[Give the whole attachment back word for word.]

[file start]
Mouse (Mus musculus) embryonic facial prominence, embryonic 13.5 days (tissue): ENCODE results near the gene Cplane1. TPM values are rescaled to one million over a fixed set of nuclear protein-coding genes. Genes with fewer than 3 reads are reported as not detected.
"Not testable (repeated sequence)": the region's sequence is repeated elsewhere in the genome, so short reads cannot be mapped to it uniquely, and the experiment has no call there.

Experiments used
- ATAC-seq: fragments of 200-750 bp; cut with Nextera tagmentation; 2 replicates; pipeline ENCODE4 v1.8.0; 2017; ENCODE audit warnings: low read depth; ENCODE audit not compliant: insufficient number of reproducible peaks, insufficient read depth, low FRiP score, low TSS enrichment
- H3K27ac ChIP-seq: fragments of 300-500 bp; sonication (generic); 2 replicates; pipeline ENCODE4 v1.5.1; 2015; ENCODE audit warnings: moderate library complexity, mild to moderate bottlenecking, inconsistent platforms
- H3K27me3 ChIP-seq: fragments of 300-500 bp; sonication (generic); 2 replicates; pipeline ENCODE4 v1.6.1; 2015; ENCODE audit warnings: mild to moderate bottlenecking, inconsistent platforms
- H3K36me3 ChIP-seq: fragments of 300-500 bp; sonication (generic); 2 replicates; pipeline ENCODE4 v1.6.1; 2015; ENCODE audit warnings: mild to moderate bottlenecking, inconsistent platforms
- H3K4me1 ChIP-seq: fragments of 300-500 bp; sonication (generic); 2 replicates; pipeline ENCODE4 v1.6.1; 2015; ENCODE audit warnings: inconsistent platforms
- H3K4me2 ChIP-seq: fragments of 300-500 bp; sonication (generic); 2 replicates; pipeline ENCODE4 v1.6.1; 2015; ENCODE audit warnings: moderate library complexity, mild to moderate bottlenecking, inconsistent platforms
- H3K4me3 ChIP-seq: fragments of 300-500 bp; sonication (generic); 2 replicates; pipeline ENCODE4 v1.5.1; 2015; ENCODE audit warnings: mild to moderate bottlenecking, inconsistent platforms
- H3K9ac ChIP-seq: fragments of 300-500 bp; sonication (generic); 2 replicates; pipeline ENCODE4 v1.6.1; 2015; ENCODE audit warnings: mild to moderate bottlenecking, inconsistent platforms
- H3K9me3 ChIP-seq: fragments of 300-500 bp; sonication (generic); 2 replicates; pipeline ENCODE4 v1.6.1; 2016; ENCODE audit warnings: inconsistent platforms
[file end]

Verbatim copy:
Mouse (Mus musculus) embryonic facial prominence, embryonic 13.5 days (tissue): ENCODE results near the gene Cplane1. TPM values are rescaled to one million over a fixed set of nuclear protein-coding genes. Genes with fewer than 3 reads are reported as not detected.
"Not testable (repeated sequence)": the region's sequence is repeated elsewhere in the genome, so short reads cannot be mapped to it uniquely, and the experiment has no call there.

Experiments used
- ATAC-seq: fragments of 200-750 bp; cut with Nextera tagmentation; 2 replicates; pipeline ENCODE4 v1.8.0; 2017; ENCODE audit warnings: low read depth; ENCODE audit not compliant: insufficient number of reproducible peaks, insufficient read depth, low FRiP score, low TSS enrichment
- H3K27ac ChIP-seq: fragments of 300-500 bp; sonication (generic); 2 replicates; pipeline ENCODE4 v1.5.1; 2015; ENCODE audit warnings: moderate library complexity, mild to moderate bottlenecking, inconsistent platforms
- H3K27me3 ChIP-seq: fragments of 300-500 bp; sonication (generic); 2 replicates; pipeline ENCODE4 v1.6.1; 2015; ENCODE audit warnings: mild to moderate bottlenecking, inconsistent platforms
- H3K36me3 ChIP-seq: fragments of 300-500 bp; sonication (generic); 2 replicates; pipeline ENCODE4 v1.6.1; 2015; ENCODE audit warnings: mild to moderate bottlenecking, inconsistent platforms
- H3K4me1 ChIP-seq: fragments of 300-500 bp; sonication (generic); 2 replicates; pipeline ENCODE4 v1.6.1; 2015; ENCODE audit warnings: inconsistent platforms
- H3K4me2 ChIP-seq: fragments of 300-500 bp; sonication (generic); 2 replicates; pipeline ENCODE4 v1.6.1; 2015; ENCODE audit warnings: moderate library complexity, mild to moderate bottlenecking, inconsistent platforms
- H3K4me3 ChIP-seq: fragments of 300-500 bp; sonication (generic); 2 replicates; pipeline ENCODE4 v1.5.1; 2015; ENCODE audit warnings: mild to moderate bottlenecking, inconsistent platforms
- H3K9ac ChIP-seq: fragments of 300-500 bp; sonication (generic); 2 replicates; pipeline ENCODE4 v1.6.1; 2015; ENCODE audit warnings: mild to moderate bottlenecking, inconsistent platforms
- H3K9me3 ChIP-seq: fragments of 300-500 bp; sonication (generic); 2 replicates; pipeline ENCODE4 v1.6.1; 2016; ENCODE audit warnings: inconsistent platforms